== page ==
WELL THINGS JUST GOT more personal. Downhill Battle has received a cease and desist letter from EMI’s lawyers demanding that we do not proceed with plans to post the Grey Album on this website. Many of the other sites that are participating in the Grey Tuesday protest have received something similar. Needless to say, Downhill Battle will be hosting the Grey Album tomorrow– these letters are the reason why we called for the protest, the reason why people chose to join the protest, and they’re the reason why the protest needs to continue. Our response to EMI appears below and you can read the cease and desist letter that we received, here.

For more about fair-use rights see the EFF’s Fair-Use FAQ and for more on the abuse of cease and desist letters, see chillingeffects.org.

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Downhill Battle’s response to EMI

Mr. Jensen and EMI:

We have received your February 23 email concerning our plans to make the Grey Album available on our website.

Despite your letter, Downhill Battle will be posting the Grey Album on our website tomorrow. Your efforts to suppress this music stifle creativity and harm the public interest; we will not be intimidated into backing down. Downhill Battle has a fair-use right to post this music under current copyright law and the public has a fair-use right to hear it. Opposing EMI’s censorship campaign is precisely the purpose of Tuesday’s protest and we won’t waver from that goal.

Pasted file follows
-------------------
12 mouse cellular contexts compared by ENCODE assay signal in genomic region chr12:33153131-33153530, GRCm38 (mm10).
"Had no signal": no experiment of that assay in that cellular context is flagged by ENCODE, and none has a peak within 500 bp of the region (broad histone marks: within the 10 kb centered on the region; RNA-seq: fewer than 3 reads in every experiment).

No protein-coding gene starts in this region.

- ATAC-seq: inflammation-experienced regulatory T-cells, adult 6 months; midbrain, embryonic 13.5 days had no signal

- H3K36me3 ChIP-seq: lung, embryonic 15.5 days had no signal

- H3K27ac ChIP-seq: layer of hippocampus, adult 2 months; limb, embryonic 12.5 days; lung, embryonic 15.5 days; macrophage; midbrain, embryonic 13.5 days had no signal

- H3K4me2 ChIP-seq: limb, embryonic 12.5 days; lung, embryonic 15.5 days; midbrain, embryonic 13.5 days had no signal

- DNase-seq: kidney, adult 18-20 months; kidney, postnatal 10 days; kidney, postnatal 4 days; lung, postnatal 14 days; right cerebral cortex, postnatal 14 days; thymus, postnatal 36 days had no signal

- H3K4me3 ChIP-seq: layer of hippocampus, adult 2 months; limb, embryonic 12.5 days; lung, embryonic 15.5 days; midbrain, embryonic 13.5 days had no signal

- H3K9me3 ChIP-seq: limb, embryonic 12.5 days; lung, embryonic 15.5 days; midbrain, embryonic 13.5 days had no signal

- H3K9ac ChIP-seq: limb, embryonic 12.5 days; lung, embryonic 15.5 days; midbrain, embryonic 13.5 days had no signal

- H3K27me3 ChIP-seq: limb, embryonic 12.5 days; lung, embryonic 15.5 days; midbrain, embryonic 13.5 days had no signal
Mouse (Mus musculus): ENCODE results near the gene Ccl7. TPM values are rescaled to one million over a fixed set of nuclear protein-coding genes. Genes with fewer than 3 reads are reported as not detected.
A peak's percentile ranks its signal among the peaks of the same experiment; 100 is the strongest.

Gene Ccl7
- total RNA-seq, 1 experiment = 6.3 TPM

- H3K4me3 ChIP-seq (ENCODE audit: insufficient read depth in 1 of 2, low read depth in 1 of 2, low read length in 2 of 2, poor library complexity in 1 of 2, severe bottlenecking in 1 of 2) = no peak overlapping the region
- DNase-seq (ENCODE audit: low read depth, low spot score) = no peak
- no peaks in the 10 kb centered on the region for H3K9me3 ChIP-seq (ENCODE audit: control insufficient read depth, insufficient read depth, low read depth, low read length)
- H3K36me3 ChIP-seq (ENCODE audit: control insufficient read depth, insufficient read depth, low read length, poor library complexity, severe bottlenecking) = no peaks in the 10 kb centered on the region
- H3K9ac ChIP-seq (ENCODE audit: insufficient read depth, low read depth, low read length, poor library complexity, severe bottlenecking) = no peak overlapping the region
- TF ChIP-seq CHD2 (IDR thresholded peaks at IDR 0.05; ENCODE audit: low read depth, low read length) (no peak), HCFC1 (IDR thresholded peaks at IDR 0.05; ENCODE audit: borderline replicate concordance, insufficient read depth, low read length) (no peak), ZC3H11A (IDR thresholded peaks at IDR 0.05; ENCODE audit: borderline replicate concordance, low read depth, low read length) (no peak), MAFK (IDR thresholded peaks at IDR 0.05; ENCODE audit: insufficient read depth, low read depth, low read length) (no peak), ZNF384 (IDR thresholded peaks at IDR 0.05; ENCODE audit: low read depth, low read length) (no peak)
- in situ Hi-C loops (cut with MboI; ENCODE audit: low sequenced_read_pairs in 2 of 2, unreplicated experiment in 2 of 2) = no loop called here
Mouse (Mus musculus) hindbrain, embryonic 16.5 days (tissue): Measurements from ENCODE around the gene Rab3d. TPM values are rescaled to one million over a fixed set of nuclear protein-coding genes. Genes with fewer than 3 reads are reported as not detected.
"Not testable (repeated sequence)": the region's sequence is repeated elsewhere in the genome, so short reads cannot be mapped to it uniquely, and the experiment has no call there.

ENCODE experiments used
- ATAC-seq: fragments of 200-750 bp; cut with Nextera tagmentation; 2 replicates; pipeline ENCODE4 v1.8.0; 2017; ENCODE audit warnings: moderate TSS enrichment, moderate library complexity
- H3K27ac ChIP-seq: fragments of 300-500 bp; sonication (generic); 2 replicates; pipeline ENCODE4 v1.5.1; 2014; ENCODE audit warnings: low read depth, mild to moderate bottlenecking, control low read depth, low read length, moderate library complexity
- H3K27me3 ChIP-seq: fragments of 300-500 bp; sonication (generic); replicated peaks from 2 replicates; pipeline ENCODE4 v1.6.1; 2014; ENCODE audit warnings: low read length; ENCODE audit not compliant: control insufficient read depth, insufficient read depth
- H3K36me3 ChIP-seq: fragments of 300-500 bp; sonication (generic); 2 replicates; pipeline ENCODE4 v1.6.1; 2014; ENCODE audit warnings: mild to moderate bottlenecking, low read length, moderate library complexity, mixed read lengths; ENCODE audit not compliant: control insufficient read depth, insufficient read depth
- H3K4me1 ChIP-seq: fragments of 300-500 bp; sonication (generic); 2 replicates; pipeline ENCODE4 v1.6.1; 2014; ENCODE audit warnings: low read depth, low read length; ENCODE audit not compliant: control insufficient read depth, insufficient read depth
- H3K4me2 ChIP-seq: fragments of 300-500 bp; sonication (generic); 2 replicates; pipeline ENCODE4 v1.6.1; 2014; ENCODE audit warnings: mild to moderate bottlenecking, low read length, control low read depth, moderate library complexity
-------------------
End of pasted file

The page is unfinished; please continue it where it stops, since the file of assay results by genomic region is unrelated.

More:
The current legal environment allows the five major record labels to dictate to musicians what kind of music they may and may not create and allows them to prevent the public from hearing music that does not fall within their rules. For people to make an informed decision about whether the major record labels and existing copyright law serve the interests of musicians and the public, they need to be able to hear the music that is being suppressed. The Grey Tuesday protest is about ensuring that this music is widely available so that the public can make informed decisions. Copyright was created by Congress to “promote the progress of science and the useful arts.” Your actions violate that purpose. Any lawsuit against us will bring more attention to both the protest and the need for serious copyright reform, and we expect to win any case on fair-use grounds.